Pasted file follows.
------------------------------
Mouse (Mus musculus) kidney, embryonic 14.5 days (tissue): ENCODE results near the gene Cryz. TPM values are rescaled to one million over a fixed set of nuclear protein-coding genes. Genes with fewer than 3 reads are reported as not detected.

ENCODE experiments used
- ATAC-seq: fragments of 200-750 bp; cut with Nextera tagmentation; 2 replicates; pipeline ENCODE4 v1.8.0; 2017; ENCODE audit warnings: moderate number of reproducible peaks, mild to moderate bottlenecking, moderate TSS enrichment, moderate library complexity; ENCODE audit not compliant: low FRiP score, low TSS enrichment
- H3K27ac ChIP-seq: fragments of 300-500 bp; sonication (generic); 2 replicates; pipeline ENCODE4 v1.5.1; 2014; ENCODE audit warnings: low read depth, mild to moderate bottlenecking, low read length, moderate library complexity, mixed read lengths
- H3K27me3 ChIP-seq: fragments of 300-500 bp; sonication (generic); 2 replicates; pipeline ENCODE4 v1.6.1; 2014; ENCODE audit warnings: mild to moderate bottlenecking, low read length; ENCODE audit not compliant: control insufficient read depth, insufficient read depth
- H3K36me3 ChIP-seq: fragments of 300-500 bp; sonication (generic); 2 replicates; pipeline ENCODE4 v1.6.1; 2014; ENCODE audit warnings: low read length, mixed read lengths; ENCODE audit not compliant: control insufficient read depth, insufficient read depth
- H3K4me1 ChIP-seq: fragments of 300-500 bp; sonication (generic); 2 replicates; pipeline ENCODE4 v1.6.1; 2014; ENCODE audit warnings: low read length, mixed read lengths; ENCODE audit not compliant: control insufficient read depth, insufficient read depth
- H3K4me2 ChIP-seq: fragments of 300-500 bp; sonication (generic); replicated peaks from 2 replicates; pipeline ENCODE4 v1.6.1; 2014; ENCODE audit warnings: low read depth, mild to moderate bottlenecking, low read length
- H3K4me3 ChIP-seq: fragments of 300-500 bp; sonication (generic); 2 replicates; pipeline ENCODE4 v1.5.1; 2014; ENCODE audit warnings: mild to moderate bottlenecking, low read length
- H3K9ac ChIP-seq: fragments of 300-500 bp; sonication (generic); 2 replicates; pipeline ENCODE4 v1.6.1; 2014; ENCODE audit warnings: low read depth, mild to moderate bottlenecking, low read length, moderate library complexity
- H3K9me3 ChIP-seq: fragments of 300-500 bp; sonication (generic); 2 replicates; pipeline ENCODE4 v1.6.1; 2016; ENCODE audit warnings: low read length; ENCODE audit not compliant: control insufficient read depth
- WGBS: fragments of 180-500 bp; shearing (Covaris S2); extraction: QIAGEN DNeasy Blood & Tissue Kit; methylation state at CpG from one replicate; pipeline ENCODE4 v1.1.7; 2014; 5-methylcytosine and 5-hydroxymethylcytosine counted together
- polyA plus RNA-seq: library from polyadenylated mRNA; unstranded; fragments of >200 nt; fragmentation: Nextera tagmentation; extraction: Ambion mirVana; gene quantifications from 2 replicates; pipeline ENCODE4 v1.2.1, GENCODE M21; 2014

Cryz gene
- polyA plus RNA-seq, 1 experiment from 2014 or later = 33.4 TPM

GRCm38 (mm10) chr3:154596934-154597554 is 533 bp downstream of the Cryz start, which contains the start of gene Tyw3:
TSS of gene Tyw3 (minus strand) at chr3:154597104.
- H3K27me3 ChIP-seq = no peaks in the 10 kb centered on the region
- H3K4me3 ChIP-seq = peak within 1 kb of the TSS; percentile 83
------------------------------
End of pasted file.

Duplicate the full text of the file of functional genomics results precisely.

Mouse (Mus musculus) kidney, embryonic 14.5 days (tissue): ENCODE results near the gene Cryz. TPM values are rescaled to one million over a fixed set of nuclear protein-coding genes. Genes with fewer than 3 reads are reported as not detected.

ENCODE experiments used
- ATAC-seq: fragments of 200-750 bp; cut with Nextera tagmentation; 2 replicates; pipeline ENCODE4 v1.8.0; 2017; ENCODE audit warnings: moderate number of reproducible peaks, mild to moderate bottlenecking, moderate TSS enrichment, moderate library complexity; ENCODE audit not compliant: low FRiP score, low TSS enrichment
- H3K27ac ChIP-seq: fragments of 300-500 bp; sonication (generic); 2 replicates; pipeline ENCODE4 v1.5.1; 2014; ENCODE audit warnings: low read depth, mild to moderate bottlenecking, low read length, moderate library complexity, mixed read lengths
- H3K27me3 ChIP-seq: fragments of 300-500 bp; sonication (generic); 2 replicates; pipeline ENCODE4 v1.6.1; 2014; ENCODE audit warnings: mild to moderate bottlenecking, low read length; ENCODE audit not compliant: control insufficient read depth, insufficient read depth
- H3K36me3 ChIP-seq: fragments of 300-500 bp; sonication (generic); 2 replicates; pipeline ENCODE4 v1.6.1; 2014; ENCODE audit warnings: low read length, mixed read lengths; ENCODE audit not compliant: control insufficient read depth, insufficient read depth
- H3K4me1 ChIP-seq: fragments of 300-500 bp; sonication (generic); 2 replicates; pipeline ENCODE4 v1.6.1; 2014; ENCODE audit warnings: low read length, mixed read lengths; ENCODE audit not compliant: control insufficient read depth, insufficient read depth
- H3K4me2 ChIP-seq: fragments of 300-500 bp; sonication (generic); replicated peaks from 2 replicates; pipeline ENCODE4 v1.6.1; 2014; ENCODE audit warnings: low read depth, mild to moderate bottlenecking, low read length
- H3K4me3 ChIP-seq: fragments of 300-500 bp; sonication (generic); 2 replicates; pipeline ENCODE4 v1.5.1; 2014; ENCODE audit warnings: mild to moderate bottlenecking, low read length
- H3K9ac ChIP-seq: fragments of 300-500 bp; sonication (generic); 2 replicates; pipeline ENCODE4 v1.6.1; 2014; ENCODE audit warnings: low read depth, mild to moderate bottlenecking, low read length, moderate library complexity
- H3K9me3 ChIP-seq: fragments of 300-500 bp; sonication (generic); 2 replicates; pipeline ENCODE4 v1.6.1; 2016; ENCODE audit warnings: low read length; ENCODE audit not compliant: control insufficient read depth
- WGBS: fragments of 180-500 bp; shearing (Covaris S2); extraction: QIAGEN DNeasy Blood & Tissue Kit; methylation state at CpG from one replicate; pipeline ENCODE4 v1.1.7; 2014; 5-methylcytosine and 5-hydroxymethylcytosine counted together
- polyA plus RNA-seq: library from polyadenylated mRNA; unstranded; fragments of >200 nt; fragmentation: Nextera tagmentation; extraction: Ambion mirVana; gene quantifications from 2 replicates; pipeline ENCODE4 v1.2.1, GENCODE M21; 2014

Cryz gene
- polyA plus RNA-seq, 1 experiment from 2014 or later = 33.4 TPM

GRCm38 (mm10) chr3:154596934-154597554 is 533 bp downstream of the Cryz start, which contains the start of gene Tyw3:
TSS of gene Tyw3 (minus strand) at chr3:154597104.
- H3K27me3 ChIP-seq = no peaks in the 10 kb centered on the region
- H3K4me3 ChIP-seq = peak within 1 kb of the TSS; percentile 83